Who doesn’t love a con man? Aren’t they the closest thing we have these days to Robin Hood? Their schemes are fun to learn about and their victims often seem like they have it coming. Isn’t there a part of you that wants to live by your wits, outside the law? To be Frank W. Abagnale and be played in the movies by Leo Di Caprio? Even Shakespeare has a con man, Autolycus in The Winter’s Tale, who shows us how long ago some of the classic moves were in place.

But the movies always lie to us. On the day I am writing this post, the Toronto Star carries the story of a troubled 23-year-old woman who falsely claimed she had cancer and bilked well-meaning teens of some $20,000 in the form of small donations at concerts. The cancer research charity she said the money was going to was nothing but—this is 2010, after all—a Facebook page. Real-life con men aren’t James Bond types. They’re fat men in cheap suits swindling widows out of the T-bills in their IRAs and RRSPs—Bernard Madoff writ small.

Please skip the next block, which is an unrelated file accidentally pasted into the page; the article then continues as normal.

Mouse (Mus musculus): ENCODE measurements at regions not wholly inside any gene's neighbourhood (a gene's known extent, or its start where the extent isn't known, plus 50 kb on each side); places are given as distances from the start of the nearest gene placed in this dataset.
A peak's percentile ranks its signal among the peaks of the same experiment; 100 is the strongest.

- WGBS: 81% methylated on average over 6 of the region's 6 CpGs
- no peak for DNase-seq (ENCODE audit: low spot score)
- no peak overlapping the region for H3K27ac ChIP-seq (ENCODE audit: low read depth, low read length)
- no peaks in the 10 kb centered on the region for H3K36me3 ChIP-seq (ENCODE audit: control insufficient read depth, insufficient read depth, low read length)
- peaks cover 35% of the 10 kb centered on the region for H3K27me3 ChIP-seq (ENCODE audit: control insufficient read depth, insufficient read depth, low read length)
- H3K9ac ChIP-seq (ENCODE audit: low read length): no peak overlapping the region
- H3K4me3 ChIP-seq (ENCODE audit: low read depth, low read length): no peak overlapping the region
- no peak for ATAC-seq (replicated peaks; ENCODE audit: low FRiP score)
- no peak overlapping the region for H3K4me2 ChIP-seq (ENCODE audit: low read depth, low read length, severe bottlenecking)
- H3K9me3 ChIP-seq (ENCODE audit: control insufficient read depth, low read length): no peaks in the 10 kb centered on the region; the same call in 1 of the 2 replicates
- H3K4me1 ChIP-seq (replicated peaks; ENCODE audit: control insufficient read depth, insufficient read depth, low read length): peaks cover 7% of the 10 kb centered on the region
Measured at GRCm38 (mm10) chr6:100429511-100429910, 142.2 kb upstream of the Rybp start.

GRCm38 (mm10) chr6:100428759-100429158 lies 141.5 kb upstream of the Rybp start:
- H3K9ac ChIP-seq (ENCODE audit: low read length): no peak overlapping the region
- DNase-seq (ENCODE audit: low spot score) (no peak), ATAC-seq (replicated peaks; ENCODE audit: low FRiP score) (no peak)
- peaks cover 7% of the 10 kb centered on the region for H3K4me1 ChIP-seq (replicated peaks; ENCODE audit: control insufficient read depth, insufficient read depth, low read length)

Even so, if I had made it as a screenwriter I would so have pitched the story of Raymond Scott the day he was arrested. No, not Raymond Scott the pioneering eccentric genius American composer who wrote such tunes as “Powerhouse” (adapted by Carl Stalling for all those Bugs Bunny cartoons), “Dinner Music for a Pack of Hungry Cannibals,” “War Dance for Wooden Indians,” and “Bumpy Weather over Newark”: Raymond Scott the con man. The Raymond Scott who was convicted last month and sentenced last week on a charge of handling (quite literally, as it happens) stolen property— a First Folio that had been missing since 1998.